In the heart of Nevada, in some corners of the area, live the ancient Paiute tribe. They have an oral tradition, handed down from generation to generation, of a race of red-haired, white giants whom they called “Si-Te-Cah” or “Siduca. These giants were described as vicious, unfriendly, and cannibalistic. The story of the Paiutes tells of a great battle that led to the extermination of these giants at Lovelock Cave.
The story of the Paiute tribe and their battle with the giants was recorded in 1882 by Sarah Winnemucca Hopkins, daughter of the Indian chief of the tribe. Her book, Life Among the Piutes, was the first written account of the legend. But it was only the beginning.
In the early 20th century, archaeologists discovered Lovelock Cave and thousands of artifacts, which led to a long excavation of the site. These excavations sparked interest and controversy in the scientific community.
One of the key artifacts found at Lovelock Cave were rafts made of a fibrous plant known as tulle. According to Paiutes legend, the giants used these rafts to cross Lake Lahontan, which once covered much of northern Nevada. This lake is considered one of the largest freshwater lakes in North American history. Researchers speculate that Lake Lahontan existed about 16,000 years ago, during the last ice age.
During the battle with the giants, the Paiutes united with other tribes in the area. They pursued the last remaining giants and found their refuge at Lovelock Cave. The Paiutes demanded that the enemy come out of the cave and fight, but the giants refused. In response, the tribesmen started a fire at the entrance of the cave to smoke the giants. A few giants managed to get out of the cave, but the rest either burned alive or suffocated from the smoke. The entrance to the cave collapsed and remained inaccessible to humans for many years.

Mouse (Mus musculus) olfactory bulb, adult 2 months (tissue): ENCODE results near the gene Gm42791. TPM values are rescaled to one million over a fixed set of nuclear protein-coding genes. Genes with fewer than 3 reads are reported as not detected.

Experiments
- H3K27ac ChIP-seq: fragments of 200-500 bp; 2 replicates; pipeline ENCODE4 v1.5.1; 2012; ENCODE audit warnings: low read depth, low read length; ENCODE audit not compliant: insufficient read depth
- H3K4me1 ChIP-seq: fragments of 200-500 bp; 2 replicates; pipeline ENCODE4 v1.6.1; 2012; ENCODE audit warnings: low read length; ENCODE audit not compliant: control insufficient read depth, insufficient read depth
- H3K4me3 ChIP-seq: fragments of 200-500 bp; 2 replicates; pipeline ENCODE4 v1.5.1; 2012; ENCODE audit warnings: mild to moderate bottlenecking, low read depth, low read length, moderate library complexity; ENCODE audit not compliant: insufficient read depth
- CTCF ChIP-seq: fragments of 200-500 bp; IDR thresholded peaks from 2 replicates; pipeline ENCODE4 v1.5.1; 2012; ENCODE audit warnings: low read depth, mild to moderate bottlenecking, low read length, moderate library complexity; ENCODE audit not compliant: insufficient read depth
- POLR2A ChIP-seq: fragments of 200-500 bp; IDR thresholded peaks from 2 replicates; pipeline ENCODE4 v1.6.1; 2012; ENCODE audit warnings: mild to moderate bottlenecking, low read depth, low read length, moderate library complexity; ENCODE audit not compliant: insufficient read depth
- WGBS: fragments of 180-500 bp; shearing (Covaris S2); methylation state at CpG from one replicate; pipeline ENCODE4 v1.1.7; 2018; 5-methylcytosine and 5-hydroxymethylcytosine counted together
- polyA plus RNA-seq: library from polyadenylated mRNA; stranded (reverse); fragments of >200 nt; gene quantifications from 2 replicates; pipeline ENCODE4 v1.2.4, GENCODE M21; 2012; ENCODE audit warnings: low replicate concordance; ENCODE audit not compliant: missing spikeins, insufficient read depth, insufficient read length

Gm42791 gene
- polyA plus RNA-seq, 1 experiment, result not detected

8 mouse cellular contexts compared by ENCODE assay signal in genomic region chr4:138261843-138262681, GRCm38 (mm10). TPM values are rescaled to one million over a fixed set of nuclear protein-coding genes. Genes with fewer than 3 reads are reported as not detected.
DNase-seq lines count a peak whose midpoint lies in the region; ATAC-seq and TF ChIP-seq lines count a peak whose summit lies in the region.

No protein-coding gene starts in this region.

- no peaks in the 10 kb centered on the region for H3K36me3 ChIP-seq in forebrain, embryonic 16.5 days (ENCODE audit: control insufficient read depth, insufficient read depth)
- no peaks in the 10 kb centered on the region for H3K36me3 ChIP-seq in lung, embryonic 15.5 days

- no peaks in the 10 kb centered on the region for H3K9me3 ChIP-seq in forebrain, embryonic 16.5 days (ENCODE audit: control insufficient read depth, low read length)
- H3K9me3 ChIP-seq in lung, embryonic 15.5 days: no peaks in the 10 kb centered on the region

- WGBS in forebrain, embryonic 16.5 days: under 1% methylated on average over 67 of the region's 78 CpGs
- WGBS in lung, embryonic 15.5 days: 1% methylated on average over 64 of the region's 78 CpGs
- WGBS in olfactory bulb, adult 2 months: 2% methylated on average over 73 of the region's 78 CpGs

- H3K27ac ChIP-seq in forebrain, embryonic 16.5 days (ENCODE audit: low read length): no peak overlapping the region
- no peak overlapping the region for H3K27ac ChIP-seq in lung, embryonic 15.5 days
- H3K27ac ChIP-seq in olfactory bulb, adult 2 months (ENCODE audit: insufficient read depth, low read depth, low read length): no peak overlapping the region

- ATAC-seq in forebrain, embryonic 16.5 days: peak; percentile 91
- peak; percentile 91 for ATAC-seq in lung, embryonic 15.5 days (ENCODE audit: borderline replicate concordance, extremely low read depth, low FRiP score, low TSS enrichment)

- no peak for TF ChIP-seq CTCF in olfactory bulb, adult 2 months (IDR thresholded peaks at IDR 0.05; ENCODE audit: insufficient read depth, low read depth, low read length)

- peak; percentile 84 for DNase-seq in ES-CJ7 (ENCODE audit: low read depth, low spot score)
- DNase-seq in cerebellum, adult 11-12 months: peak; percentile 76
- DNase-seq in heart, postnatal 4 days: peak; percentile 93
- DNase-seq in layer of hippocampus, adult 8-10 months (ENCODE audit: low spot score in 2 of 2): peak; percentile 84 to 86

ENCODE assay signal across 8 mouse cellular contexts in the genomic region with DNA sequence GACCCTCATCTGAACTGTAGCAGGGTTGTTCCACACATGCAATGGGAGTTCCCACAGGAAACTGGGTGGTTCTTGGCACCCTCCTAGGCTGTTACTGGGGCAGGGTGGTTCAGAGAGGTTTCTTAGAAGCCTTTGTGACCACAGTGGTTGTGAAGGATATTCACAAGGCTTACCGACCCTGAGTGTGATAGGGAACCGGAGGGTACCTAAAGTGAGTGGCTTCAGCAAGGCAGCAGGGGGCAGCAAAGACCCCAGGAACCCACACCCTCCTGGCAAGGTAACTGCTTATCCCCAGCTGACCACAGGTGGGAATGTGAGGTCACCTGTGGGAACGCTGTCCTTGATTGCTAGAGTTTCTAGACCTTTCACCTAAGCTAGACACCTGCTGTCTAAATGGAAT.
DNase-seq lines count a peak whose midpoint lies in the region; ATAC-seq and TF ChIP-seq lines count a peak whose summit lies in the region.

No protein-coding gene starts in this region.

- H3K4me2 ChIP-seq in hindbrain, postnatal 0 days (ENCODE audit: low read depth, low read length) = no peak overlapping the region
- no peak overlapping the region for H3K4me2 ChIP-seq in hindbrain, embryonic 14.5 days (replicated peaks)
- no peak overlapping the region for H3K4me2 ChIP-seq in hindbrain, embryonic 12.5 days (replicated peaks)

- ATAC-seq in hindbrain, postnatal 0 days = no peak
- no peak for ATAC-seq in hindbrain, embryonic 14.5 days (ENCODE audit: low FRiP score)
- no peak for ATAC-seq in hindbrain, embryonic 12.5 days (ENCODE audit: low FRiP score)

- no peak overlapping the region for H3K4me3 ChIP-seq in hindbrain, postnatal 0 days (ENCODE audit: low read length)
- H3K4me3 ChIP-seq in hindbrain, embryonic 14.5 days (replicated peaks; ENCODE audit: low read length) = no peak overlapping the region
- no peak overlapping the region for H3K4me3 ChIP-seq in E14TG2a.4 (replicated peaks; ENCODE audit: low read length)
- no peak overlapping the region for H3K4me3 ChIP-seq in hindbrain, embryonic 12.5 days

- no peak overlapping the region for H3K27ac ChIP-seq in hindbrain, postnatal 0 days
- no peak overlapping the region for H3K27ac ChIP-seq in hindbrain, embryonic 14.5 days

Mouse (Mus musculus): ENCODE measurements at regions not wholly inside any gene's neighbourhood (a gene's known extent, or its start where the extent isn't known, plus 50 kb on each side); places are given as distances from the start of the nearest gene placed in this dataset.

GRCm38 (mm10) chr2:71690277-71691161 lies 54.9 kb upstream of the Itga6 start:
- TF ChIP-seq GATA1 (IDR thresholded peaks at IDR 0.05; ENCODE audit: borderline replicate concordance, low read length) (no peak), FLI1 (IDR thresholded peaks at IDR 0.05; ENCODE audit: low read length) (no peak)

Lovelock Cave, also known as Bat Cave, is located 20 miles south of present-day Lovelock, Nevada. It is a very old cave that predates the existence of humans on the continent. In 1886, mining engineer John T. Reid found the cave based on information from Native American lore. Reid, however, was unable to begin archaeological excavations, but two miners, James Hart and David Pugh, realized the value of the guano and decided to begin mining it in 1911.
It was Hart and Pugh who contacted Alfred Kreber, founder of the Department of Anthropology at the University of California, to report their discovery of prehistoric artifacts. This stimulated Lovelock’s first archaeological excavations in 1912, led by L.L. Loud. A second series of excavations occurred in 1924, and after the work was completed, Lowood published a report of his findings in 1929.
What was discovered as a result of these excavations? About 10,000 archaeological specimens were found, including tools, bones, baskets and weapons. The most surprising discovery was 60 mummies of medium height and several of very large, reaching up to 3 meters. These mummies became an object of interest for scientists and researchers, who tried to understand who these people were and how they were related to the legend of the giants.
Many scholars believe that the legend of the Paiute giants has a basis in real events. They point to artifacts found in Lovelock Cave that confirm the presence of the ancient tribe and their struggles with the giants.
Time passed and all the irrelevant artifacts began to disappear. At this point, all that remained were excavation reports, photographs, some even had large mummies, but all these artifacts disappeared, and now scientists were sputtering in response to their mention – “Prove” Provide the actual mummies, bones, and evidence!” Of course… They destroyed everything themselves or hid it in secret vaults, and now they pretend to be something incomprehensible…
In the photos below is a print of a giant hand from Lovelock Cave, a drawing from an ancient Indian manuscript describing the war with the giants. By the way, these giants were friendly and there is no mention that they chased the Indians, on the contrary – the Indians chased and killed the giants taking advantage of their numerical superiority.